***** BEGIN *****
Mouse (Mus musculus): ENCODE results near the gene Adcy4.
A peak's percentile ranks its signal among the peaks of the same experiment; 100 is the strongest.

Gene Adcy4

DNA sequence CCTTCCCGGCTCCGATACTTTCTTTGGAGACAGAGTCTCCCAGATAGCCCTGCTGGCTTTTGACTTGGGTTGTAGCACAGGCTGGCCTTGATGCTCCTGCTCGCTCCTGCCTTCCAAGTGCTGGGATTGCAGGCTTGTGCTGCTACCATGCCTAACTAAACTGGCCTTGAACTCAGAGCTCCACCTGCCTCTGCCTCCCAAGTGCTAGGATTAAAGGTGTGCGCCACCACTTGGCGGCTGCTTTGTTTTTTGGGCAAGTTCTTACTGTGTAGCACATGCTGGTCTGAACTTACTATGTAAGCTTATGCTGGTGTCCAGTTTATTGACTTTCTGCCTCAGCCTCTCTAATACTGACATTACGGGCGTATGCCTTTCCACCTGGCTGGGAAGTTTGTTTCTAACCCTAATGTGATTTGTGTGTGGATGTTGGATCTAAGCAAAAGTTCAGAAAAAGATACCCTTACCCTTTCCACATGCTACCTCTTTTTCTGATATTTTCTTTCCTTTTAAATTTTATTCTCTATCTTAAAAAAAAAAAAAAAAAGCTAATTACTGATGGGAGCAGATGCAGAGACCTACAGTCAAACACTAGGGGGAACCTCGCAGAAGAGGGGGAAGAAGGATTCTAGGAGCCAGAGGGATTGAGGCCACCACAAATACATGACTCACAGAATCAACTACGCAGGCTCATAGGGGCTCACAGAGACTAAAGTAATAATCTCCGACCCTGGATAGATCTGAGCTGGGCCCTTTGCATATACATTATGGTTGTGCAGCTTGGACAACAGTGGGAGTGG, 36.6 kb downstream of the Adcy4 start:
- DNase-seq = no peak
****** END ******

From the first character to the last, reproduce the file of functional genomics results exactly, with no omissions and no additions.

Mouse (Mus musculus): ENCODE results near the gene Adcy4.
A peak's percentile ranks its signal among the peaks of the same experiment; 100 is the strongest.

Gene Adcy4

DNA sequence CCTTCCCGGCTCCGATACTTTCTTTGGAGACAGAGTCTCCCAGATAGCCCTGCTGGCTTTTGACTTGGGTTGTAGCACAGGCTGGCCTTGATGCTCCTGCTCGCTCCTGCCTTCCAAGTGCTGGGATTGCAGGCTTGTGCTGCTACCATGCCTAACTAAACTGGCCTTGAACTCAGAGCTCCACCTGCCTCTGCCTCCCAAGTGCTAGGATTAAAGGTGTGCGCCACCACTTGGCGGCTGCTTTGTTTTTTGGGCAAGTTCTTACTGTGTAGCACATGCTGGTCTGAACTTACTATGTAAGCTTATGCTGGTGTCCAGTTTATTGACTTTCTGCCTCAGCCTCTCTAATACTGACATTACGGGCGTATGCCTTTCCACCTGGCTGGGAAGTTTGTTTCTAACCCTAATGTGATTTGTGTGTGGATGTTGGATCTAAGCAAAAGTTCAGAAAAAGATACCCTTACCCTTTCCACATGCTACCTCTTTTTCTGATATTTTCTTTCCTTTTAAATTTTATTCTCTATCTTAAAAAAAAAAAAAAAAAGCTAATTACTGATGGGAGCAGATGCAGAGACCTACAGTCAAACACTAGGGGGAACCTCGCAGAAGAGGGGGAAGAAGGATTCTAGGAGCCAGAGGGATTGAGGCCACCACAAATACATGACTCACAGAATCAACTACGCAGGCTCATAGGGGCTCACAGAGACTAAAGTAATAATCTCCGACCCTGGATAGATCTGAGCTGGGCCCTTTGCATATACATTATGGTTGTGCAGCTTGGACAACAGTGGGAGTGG, 36.6 kb downstream of the Adcy4 start:
- DNase-seq = no peak